maria-montessori-rome-children-1913.jpg

A child who has become master of his acts through long and repeated exercises, and who has been encouraged by the pleasant and interesting activities in which he has been engaged, is a child filled with health and joy and remarkable for his calmness and discipline.

—Maria Montessori

The Discovery of the Child

Maria Montessori

 

Maria Montessori was born in 1870. Throughout her early years she wanted to be a medical doctor, claiming she would never be a teacher. After focusing on the sciences and engineering during her secondary years she decided to enter Medical school. Turned away by the establishment she persisted until she gained entry.

Her initial work was with mentally challenged children in a psychiatric ward. Through her observations she determined that they were sensorially-deprived so she extended the ideas of Seguin and Itard by providing materials for the children to manipulate. In time, these hospitalized children learned to read and write at advanced levels. Her work gained world-wide attention.

In 1907 she opened the first Casa dei Bambini (Children’s House) in Rome Italy, where slum children were enrolled in order to remove them from the streets. Her experimental work produced miraculous results with children using concrete materials and blossoming into abstract learning — far beyond their years. It was a process based on observation of the child followed by the child’s self-education in a prepared environment.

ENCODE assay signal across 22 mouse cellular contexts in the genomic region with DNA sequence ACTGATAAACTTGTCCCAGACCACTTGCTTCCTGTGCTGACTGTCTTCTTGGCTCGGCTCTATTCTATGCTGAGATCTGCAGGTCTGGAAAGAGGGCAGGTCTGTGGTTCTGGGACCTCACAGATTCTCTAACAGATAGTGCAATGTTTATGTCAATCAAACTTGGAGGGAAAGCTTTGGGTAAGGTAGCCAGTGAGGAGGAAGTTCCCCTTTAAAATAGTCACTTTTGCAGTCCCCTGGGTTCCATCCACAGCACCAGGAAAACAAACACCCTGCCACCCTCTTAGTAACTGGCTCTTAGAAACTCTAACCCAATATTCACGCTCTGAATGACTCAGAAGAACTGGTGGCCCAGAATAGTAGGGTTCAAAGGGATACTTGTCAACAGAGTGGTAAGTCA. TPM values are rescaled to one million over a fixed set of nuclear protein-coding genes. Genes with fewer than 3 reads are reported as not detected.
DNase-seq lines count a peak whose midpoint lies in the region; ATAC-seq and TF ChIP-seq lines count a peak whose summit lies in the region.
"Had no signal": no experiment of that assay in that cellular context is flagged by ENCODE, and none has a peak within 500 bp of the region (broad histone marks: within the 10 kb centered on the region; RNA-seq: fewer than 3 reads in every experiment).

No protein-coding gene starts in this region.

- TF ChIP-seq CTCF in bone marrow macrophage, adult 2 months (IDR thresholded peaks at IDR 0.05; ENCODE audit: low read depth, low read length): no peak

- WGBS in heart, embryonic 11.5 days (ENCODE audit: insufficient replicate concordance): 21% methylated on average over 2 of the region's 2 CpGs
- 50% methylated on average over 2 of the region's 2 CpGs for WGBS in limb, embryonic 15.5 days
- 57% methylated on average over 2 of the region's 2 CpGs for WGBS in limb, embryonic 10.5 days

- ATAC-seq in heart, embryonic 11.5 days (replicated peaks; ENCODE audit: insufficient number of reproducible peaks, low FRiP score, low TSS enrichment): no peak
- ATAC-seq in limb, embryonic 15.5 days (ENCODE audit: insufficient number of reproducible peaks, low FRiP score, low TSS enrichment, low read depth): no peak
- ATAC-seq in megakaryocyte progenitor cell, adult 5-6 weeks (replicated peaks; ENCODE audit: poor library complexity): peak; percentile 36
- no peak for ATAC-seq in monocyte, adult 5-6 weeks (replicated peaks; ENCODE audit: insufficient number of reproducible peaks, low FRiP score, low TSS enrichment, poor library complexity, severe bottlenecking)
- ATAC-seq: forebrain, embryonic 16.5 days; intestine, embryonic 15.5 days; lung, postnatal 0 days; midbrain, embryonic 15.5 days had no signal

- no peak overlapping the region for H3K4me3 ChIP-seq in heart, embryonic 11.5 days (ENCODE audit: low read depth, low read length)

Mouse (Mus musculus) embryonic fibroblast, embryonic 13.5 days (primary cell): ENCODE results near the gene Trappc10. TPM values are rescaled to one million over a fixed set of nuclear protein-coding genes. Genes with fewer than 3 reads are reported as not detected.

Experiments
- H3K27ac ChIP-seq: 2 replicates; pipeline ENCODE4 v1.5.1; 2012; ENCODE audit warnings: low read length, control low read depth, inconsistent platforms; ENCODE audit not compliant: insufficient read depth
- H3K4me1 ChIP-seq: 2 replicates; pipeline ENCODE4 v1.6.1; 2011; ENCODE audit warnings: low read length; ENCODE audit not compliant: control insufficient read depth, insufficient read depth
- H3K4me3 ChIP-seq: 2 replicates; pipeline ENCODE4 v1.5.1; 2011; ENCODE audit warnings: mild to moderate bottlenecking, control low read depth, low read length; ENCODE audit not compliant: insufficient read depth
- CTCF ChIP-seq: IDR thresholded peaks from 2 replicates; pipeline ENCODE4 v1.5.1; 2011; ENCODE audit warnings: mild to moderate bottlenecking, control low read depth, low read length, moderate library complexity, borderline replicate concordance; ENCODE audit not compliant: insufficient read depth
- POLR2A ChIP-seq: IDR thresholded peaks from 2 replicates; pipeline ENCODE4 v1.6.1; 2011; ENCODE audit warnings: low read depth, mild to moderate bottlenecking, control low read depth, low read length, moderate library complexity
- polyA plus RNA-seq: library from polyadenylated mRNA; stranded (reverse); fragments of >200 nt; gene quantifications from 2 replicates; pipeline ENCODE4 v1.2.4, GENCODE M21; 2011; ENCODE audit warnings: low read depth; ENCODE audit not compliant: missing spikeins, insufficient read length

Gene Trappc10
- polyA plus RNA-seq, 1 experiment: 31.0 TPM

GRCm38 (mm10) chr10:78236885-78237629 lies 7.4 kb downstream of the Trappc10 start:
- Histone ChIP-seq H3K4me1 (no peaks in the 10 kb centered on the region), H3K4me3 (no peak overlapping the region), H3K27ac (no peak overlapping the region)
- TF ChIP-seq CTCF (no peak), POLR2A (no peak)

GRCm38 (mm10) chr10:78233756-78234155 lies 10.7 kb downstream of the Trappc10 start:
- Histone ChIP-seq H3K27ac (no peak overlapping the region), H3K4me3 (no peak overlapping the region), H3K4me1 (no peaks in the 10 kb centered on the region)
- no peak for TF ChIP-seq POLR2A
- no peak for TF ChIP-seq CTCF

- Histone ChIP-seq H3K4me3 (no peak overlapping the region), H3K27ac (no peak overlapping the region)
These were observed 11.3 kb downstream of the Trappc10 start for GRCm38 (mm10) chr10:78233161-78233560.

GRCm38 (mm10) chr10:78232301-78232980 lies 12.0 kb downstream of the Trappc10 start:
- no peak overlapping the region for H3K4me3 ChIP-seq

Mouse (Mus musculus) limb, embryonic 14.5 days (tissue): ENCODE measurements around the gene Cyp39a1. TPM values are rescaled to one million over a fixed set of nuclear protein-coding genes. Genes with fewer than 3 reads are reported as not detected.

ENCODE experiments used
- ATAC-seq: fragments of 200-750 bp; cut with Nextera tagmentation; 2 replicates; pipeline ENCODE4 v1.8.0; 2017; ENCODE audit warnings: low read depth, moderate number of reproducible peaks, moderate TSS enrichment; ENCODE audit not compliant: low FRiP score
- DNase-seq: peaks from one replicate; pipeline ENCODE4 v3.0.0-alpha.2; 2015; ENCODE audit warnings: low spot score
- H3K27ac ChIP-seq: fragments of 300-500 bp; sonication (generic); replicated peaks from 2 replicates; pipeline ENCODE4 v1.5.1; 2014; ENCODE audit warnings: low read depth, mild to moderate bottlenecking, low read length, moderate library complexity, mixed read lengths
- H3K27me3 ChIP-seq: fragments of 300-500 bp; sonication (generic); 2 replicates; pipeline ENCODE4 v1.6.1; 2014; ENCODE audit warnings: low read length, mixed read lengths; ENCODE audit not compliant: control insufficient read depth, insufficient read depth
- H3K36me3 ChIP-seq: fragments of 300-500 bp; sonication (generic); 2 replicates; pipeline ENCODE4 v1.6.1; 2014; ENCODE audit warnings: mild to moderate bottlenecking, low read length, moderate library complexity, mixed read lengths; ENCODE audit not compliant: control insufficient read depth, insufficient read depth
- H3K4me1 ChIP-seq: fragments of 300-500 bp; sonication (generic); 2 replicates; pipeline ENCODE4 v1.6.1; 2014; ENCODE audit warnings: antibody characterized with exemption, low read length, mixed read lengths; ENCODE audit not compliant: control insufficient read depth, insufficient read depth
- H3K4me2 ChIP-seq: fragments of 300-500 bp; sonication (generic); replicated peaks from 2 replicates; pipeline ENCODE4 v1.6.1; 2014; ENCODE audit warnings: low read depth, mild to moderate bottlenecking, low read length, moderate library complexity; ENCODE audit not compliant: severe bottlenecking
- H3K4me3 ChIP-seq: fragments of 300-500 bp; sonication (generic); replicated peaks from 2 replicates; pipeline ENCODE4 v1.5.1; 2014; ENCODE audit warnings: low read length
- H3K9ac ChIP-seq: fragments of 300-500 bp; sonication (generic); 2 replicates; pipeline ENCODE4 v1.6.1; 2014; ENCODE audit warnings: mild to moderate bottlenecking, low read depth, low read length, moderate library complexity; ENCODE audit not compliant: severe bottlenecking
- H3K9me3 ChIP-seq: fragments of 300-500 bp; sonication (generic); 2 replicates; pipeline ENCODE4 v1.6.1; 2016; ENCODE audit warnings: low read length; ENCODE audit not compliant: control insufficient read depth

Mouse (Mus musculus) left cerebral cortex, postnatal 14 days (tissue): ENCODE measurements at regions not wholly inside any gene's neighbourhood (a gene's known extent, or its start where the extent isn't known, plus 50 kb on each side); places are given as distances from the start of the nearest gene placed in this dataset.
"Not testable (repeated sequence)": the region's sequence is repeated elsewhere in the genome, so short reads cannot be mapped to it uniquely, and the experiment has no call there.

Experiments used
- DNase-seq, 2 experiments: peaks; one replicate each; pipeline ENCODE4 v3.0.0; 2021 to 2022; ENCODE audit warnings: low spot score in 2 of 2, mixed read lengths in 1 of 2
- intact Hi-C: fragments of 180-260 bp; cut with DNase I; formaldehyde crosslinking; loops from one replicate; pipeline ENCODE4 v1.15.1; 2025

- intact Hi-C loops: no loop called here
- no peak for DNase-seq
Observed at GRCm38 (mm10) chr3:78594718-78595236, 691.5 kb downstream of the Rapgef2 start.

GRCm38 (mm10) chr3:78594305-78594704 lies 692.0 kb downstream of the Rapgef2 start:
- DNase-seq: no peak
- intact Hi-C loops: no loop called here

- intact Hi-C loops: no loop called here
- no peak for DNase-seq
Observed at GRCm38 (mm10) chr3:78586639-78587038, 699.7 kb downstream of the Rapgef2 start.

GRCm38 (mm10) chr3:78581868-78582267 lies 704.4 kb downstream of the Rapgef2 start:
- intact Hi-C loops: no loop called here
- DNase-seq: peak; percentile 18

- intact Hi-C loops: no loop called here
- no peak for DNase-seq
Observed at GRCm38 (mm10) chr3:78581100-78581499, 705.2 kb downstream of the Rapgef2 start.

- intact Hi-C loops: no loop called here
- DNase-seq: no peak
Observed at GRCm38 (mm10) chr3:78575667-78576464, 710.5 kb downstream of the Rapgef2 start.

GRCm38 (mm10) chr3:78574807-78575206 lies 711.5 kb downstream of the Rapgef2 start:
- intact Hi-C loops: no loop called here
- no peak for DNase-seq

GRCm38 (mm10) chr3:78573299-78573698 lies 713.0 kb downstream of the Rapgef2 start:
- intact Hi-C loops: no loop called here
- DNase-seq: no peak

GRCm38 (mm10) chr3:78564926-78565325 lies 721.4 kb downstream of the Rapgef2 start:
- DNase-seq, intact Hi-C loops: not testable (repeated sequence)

As her insights concerning human development expanded, she became an outspoken activist for equal rights for women.

By the early 30s she was speaking to huge congresses about the nature of a peaceful society that could only emerge from a fundamental shift in the way we educate children.

And in the 1940s, with her son Mario Montessori at her side, she became convinced that every child needs to be immersed in the Story of the Universe as the largest context for living life in an interdependent “cosmic” world.

By the time of her death in 1952 she had developed a comprehensive framework for revolutionizing education — very far from the mainstream of conventional, governmental schooling. Instead of indoctrinating young people to become citizens of a nation her aim was to liberate the child from the entrapment of the adult in order to create a new and harmonious civilization.